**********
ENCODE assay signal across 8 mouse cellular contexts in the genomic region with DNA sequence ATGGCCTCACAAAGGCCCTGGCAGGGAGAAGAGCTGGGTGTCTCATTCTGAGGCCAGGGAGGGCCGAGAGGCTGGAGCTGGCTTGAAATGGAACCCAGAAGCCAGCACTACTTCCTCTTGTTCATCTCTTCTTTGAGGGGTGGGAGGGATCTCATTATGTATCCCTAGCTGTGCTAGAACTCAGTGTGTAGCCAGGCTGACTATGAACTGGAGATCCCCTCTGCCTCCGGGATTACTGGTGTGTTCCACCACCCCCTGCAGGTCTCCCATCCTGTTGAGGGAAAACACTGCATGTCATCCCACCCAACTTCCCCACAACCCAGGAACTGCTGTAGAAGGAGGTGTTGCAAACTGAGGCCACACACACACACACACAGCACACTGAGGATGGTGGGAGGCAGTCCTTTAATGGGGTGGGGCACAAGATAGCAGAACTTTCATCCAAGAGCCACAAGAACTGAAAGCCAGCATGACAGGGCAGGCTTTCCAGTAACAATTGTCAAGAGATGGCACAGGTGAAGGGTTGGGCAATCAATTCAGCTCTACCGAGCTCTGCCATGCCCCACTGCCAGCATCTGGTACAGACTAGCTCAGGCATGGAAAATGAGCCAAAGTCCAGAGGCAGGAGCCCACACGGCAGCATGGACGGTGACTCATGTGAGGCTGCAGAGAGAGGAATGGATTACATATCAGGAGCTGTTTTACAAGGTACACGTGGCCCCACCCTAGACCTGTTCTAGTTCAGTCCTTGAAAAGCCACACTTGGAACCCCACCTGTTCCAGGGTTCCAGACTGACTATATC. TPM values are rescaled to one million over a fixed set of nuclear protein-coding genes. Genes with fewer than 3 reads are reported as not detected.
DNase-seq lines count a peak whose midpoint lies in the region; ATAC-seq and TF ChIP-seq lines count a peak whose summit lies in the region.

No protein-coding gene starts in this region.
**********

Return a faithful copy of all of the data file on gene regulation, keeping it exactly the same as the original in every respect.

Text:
ENCODE assay signal across 8 mouse cellular contexts in the genomic region with DNA sequence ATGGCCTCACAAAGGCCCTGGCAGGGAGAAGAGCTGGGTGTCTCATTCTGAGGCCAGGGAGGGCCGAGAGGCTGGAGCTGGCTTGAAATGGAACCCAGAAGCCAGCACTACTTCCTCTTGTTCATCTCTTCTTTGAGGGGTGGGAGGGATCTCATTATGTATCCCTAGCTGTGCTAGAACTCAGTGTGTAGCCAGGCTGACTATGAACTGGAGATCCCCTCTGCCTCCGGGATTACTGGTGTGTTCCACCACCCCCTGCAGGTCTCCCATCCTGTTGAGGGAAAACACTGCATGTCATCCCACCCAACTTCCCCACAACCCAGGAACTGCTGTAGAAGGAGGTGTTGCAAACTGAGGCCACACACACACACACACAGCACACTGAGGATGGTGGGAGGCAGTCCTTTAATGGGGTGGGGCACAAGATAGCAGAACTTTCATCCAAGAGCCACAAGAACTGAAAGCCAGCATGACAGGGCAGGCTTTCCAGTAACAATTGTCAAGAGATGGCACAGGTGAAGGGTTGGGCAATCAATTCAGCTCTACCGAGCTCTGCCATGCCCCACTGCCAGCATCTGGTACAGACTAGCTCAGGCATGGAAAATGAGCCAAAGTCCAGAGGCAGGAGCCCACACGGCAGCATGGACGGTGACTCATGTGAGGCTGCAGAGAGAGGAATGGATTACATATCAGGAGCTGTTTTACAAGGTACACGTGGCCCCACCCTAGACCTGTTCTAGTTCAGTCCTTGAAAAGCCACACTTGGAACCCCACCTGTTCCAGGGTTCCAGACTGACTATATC. TPM values are rescaled to one million over a fixed set of nuclear protein-coding genes. Genes with fewer than 3 reads are reported as not detected.
DNase-seq lines count a peak whose midpoint lies in the region; ATAC-seq and TF ChIP-seq lines count a peak whose summit lies in the region.

No protein-coding gene starts in this region.